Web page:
fossil Any preserved remains or traces of ancient life. There are many different types of fossils: The bones and other body parts of dinosaurs are called “body fossils.” Things like footprints are called “trace fossils.” Even specimens of dinosaur poop are fossils. The process of forming fossils is called fossilization.
geology The study of Earth’s physical structure and substance, its history and the processes that act on it. People who work in this field are known as geologists. Planetary geology is the science of studying the same things about other planets.
habitable A place suitable for humans or other living things to comfortably dwell.
heavy element (to astronomers) Any element other than hydrogen (or possibly helium).
hematite A reddish-brown to black iron-based mineral, it’s the principle source of iron ore.
insight The ability to gain an accurate and deep understanding of a situation just by thinking about it, instead of working out a solution through experimentation.
iron A metallic element that is common within minerals in Earth’s crust and in its hot core. This metal also is found in cosmic dust and in many meteorites.
lens (in optics) A curved piece of transparent material (such as glass) that bends incoming light in such a way as to focus it at a particular point in space. Or something, such as gravity, that can mimic some of the light bending attributes of a physical lens.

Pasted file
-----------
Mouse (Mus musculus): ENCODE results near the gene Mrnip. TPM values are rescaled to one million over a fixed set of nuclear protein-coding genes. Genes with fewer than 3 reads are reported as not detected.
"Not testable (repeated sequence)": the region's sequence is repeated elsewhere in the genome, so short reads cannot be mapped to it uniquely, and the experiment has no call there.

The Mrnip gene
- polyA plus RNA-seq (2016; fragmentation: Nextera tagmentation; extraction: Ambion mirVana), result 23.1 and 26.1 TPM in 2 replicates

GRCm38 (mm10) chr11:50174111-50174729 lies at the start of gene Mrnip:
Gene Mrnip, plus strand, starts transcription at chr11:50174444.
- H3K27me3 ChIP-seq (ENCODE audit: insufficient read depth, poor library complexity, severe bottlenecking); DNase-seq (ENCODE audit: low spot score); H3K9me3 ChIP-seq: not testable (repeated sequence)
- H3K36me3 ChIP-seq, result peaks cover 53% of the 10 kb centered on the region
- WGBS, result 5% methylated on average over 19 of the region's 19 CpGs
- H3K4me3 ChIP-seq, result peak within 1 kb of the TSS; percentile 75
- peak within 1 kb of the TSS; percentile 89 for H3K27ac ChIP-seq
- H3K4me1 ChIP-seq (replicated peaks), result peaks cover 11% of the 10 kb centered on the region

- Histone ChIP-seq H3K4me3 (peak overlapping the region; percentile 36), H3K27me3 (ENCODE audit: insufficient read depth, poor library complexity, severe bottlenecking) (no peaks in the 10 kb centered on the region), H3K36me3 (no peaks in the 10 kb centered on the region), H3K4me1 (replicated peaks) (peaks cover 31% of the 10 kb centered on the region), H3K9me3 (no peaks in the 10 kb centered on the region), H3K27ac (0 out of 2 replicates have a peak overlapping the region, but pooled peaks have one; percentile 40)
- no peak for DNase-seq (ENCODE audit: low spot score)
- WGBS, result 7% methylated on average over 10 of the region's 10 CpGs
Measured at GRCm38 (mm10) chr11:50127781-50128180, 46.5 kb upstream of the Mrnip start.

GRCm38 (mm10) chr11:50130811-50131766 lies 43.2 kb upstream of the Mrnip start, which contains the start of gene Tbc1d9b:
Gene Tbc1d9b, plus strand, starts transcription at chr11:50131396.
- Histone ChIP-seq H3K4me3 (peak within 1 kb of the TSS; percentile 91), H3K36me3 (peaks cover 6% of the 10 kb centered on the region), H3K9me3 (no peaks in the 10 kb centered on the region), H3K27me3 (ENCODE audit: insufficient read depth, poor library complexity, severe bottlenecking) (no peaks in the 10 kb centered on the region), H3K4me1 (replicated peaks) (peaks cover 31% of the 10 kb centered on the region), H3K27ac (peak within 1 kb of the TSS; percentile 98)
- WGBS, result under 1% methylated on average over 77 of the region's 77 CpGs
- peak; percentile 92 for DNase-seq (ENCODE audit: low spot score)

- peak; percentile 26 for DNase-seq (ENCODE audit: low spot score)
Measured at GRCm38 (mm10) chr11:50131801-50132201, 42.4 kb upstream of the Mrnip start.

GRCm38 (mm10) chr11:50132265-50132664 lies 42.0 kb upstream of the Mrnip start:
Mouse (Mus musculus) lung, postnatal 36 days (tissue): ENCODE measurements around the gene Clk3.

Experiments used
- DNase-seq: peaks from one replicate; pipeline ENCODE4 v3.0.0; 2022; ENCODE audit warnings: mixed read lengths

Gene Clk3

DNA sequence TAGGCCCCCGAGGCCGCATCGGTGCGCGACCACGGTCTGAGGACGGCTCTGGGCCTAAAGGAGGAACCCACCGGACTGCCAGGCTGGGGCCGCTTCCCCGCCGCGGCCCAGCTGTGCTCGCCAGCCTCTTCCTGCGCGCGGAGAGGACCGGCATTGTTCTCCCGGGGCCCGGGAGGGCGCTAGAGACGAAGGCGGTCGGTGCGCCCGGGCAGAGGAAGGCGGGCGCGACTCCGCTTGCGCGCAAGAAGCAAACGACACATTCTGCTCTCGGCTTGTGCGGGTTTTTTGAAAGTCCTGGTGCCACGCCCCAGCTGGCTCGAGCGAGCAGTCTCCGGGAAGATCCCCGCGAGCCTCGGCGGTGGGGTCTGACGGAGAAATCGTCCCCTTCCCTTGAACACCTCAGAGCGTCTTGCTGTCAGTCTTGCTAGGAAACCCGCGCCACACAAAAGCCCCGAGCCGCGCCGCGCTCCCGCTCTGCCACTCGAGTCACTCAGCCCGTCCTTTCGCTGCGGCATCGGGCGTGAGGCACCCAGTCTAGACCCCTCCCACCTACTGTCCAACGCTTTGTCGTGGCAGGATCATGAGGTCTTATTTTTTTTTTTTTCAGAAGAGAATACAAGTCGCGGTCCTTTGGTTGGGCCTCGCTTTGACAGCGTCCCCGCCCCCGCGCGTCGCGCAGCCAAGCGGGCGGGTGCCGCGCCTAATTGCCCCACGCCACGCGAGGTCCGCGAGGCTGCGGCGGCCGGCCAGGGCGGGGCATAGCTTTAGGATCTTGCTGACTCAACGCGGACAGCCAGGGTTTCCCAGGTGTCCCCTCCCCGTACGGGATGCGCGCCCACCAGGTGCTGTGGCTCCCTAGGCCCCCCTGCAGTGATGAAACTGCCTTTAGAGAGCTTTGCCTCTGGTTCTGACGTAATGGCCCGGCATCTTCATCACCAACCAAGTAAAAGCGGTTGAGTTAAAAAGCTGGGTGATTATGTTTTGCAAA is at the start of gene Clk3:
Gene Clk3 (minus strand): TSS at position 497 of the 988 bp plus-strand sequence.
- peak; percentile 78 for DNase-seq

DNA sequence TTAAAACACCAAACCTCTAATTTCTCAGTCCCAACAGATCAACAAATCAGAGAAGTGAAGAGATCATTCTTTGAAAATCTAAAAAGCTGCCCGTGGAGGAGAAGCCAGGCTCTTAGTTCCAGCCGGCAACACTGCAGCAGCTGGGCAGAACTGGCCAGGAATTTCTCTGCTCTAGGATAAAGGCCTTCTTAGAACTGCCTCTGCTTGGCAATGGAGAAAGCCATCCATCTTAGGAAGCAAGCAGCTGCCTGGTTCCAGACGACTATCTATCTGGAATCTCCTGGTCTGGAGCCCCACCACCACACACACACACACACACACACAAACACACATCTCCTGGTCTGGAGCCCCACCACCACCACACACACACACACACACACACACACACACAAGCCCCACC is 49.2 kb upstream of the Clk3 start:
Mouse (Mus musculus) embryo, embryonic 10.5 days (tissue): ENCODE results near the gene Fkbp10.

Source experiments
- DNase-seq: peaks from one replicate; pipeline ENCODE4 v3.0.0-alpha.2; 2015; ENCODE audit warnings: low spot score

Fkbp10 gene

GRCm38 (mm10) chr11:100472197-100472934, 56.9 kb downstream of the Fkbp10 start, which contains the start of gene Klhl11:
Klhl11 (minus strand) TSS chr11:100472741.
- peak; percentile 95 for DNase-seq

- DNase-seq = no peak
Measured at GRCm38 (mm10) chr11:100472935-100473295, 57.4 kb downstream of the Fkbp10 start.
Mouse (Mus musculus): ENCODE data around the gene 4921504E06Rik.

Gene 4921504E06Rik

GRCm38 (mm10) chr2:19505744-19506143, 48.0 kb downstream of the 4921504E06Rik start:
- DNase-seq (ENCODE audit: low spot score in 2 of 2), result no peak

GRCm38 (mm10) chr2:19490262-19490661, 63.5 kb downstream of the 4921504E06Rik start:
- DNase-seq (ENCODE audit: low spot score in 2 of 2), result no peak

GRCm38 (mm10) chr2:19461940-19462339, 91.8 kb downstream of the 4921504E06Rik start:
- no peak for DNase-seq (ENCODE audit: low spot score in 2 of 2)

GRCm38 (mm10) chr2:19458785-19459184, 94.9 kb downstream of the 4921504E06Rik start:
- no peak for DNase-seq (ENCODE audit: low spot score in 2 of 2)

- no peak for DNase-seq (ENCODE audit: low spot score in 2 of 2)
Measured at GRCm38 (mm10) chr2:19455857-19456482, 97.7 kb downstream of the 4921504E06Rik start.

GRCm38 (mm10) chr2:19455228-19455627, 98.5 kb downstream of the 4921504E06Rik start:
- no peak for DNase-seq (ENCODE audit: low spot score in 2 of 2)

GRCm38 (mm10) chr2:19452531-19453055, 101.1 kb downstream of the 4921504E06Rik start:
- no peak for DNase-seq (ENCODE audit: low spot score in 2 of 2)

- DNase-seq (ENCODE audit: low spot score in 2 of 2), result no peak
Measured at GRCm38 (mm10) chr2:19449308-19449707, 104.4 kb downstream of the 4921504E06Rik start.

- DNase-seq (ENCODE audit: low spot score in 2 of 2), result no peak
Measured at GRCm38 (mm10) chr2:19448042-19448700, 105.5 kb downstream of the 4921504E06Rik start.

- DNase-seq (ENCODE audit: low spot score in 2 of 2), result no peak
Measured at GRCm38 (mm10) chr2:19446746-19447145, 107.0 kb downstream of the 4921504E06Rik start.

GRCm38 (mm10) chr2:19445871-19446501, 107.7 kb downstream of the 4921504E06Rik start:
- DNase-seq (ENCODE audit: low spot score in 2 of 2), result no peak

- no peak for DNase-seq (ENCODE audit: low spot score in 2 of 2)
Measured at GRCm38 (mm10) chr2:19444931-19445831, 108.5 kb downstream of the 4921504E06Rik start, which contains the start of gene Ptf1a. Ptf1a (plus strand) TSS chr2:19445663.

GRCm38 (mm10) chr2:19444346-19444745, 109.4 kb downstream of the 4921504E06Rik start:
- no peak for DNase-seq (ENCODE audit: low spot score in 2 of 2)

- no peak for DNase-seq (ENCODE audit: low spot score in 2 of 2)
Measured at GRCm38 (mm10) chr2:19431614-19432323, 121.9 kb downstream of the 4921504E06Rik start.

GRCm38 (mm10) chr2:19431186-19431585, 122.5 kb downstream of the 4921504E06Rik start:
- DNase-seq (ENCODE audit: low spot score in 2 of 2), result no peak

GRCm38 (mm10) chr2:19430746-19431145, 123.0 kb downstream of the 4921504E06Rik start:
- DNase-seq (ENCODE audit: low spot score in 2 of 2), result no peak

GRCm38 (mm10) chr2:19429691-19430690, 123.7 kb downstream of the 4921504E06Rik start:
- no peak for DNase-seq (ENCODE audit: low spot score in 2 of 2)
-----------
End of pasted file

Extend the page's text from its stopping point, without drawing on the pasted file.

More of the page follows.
magnetic field An area of influence created by certain materials, called magnets, or by the movement of electric charges.
Mars The fourth planet from the sun, just one planet out from Earth. Like Earth, it has seasons and moisture. But its diameter is only about half as big as Earth’s.
methane A hydrocarbon with the chemical formula CH4 (meaning there are four hydrogen atoms bound to one carbon atom). It’s a natural constituent of what’s known as natural gas. It’s also emitted by decomposing plant material in wetlands and is belched out by cows and other ruminant livestock. From a climate perspective, methane is 20 times more potent than carbon dioxide is in trapping heat in Earth’s atmosphere, making it a very important greenhouse gas.
microbe Short for microorganism. A living thing that is too small to see with the unaided eye, including bacteria, some fungi and many other organisms such as amoebas. Most consist of a single cell.
millennia (singular: millennium) Thousands of years.
mineral Crystal-forming substances that make up rock, such as quartz, apatite or various carbonates. Most rocks contain several different minerals mish-mashed together. A mineral usually is solid and stable at room temperatures and has a specific formula, or recipe (with atoms occurring in certain proportions) and a specific crystalline structure (meaning that its atoms are organized in regular three-dimensional patterns).